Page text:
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Friday, October 03, 2008

Clean Energy 2030


Basically, Google has released a plan for reducing CO2 output and providing energy over the next 22 years. It focuses on increasing X source Y%, increasing CAFE standards to Z, and things of that nature. It purports to offer a trillion dollars in net savings by 2030.

1) Net Savings
If there is money to be saved by doing this, people will do it spontaneously. No government action is required, and in fact there is no practical purpose to the production of this report. Now, many of you, like the author, have an incomplete understanding of capitalism, so let me give you some examples.

If wind power is cheaper than coal, utilities will build wind power.

If plug-in hybrids save money on gas, people will buy hybrids.

Note that power companies and individuals are already doing this. Why, then, do we need increased Wind Power mandates and CAFE standards? The answer is that many silicon valley investors and companies, including Google, are investing in Green Tech. They want government subsidies and regulatory monopolies and so forth at the expense of the taxpayer and true energy efficiency.

The cost estimates don't take into account the reactions in other sectors of the economy to the increased resources used on the 2030 plan.

2) Nuclear Power
Presumably, the 2030 plan predicts a slight growth in nuclear energy use because it's politically controversial and the people who are targeted by this propaganda piece oppose it. Leaving aside the unpleasant reality that nuclear is the only medium-term alternative to coal, let's create a logical dichotomy.

If nuclear power is bad, we should destroy the existing plants.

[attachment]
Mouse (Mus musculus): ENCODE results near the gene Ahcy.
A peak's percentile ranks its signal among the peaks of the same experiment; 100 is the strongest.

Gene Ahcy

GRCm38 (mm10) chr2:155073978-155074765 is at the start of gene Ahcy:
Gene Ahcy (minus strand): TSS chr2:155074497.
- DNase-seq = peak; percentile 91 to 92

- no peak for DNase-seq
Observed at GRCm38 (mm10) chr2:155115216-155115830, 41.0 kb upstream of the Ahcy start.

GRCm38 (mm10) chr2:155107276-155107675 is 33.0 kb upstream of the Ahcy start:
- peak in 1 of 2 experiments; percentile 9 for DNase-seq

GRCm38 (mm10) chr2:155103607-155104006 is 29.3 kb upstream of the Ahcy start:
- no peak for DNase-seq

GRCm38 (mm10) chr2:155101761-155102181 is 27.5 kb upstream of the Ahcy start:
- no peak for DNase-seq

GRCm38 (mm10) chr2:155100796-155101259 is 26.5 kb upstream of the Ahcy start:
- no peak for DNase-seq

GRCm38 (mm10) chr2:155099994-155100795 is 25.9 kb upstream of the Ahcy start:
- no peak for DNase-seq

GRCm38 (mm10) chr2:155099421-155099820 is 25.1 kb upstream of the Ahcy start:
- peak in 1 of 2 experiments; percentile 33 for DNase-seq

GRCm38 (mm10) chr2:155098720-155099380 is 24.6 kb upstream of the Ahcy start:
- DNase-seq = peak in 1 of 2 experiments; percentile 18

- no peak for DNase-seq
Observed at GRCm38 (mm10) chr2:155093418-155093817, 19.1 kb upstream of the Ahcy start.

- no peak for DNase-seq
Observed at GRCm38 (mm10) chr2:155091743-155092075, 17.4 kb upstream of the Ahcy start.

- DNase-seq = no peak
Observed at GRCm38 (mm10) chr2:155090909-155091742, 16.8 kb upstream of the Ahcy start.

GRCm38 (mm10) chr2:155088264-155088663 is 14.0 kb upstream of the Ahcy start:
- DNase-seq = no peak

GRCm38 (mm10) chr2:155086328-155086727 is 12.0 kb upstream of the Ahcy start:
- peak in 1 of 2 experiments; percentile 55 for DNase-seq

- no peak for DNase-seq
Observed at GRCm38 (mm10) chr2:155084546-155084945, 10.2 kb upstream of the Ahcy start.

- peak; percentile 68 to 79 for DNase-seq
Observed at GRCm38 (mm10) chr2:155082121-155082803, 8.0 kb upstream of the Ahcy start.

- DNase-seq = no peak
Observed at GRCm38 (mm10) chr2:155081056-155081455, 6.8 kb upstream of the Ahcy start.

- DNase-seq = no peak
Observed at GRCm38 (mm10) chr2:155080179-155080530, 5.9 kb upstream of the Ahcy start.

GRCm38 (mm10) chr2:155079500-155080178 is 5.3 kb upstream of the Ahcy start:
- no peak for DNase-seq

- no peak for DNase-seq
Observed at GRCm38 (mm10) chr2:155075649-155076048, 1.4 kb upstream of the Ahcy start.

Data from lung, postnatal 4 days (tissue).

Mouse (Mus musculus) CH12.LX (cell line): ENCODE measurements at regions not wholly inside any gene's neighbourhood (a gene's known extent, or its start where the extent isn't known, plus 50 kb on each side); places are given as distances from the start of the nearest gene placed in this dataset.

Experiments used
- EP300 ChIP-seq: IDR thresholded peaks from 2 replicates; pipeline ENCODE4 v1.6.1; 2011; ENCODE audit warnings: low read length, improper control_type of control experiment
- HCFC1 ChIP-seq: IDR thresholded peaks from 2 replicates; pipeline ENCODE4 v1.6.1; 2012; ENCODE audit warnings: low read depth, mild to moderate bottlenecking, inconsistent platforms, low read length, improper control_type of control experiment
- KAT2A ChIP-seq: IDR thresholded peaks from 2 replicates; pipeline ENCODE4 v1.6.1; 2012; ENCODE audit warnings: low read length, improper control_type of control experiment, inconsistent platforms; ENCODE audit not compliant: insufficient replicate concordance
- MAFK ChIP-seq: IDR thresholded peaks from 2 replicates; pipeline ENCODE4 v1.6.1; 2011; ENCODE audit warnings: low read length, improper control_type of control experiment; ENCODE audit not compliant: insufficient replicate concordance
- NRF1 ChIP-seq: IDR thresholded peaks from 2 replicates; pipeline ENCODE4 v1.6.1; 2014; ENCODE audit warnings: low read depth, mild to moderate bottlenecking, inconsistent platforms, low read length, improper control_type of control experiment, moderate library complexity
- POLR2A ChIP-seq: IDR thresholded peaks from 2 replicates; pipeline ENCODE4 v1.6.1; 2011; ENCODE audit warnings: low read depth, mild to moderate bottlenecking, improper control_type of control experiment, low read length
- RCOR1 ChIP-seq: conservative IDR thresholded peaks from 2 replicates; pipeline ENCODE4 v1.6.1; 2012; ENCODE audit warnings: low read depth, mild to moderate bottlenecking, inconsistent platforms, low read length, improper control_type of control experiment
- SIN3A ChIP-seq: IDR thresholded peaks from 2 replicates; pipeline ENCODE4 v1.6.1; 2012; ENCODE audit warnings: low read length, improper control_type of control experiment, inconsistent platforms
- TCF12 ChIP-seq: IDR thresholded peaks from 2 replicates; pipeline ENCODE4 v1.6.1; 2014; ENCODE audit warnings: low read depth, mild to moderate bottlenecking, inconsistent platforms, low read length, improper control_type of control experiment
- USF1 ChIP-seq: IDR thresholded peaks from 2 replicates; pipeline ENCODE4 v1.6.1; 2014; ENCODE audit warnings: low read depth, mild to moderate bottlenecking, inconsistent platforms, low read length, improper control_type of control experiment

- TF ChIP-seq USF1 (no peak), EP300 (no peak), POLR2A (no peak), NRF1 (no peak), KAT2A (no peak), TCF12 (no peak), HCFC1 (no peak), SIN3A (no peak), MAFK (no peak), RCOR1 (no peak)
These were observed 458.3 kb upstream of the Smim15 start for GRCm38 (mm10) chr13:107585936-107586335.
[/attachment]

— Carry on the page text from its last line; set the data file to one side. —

If nuclear power is good, we should build many more of them.

This type of argument isn't intrinsically valid, but the statements are true in this case. Instead of either of the logical courses of action, the 2030 plan suggests a slight increase in nuclear generation. I'd also like to point out that the graph seems awfully smooth, considering the amount of power produced by a single reactor.

Also, they assume, and I quote:

Plug-in [electric vehicle] electricity cost: 7 cents per kWh

There is no source of power that cheap other than nuclear. They also need to go into more detail on the variation in power generated by wind and solar over the course of a 24 hour period if they intend to use the assumption of flex-power, which they do quite often.

3)Oil consumption in 2030
We will probably use the same or lower percentage of global oil production that we use today. However, the amount of oil production is decreasing. The decrease can be estimated accurately by Hubbert's Peak; unfortunately, we can't accurately determine where on the curve we are until the peak has already passed. If it's already occurred, we'll know in a few years.

The economics of oil production are such that the total output will not deviate significantly, so, in order to predict our oil consumption, one must analyze the supply, not the demand. The result is that increasing the efficiency of oil consumption will not reduce the amount of oil consumed but will instead lower prices. This is true because many common economic assumptions do not hold. (The instantaneous supply curve is a flat line in the region of interest).

The paper predicts a 38% drop in consumption, which sounds a little high. It would mean a 38% drop in global oil production. Even if we hit Hubbert's peak in 2006, 24 years would only take us back to oil production levels of 1982, a reduction of 27%.


There are already many other well-written comments on the plan, none of which I have read yet. I'm sure I repeat some of them, but I couldn't stay silent.


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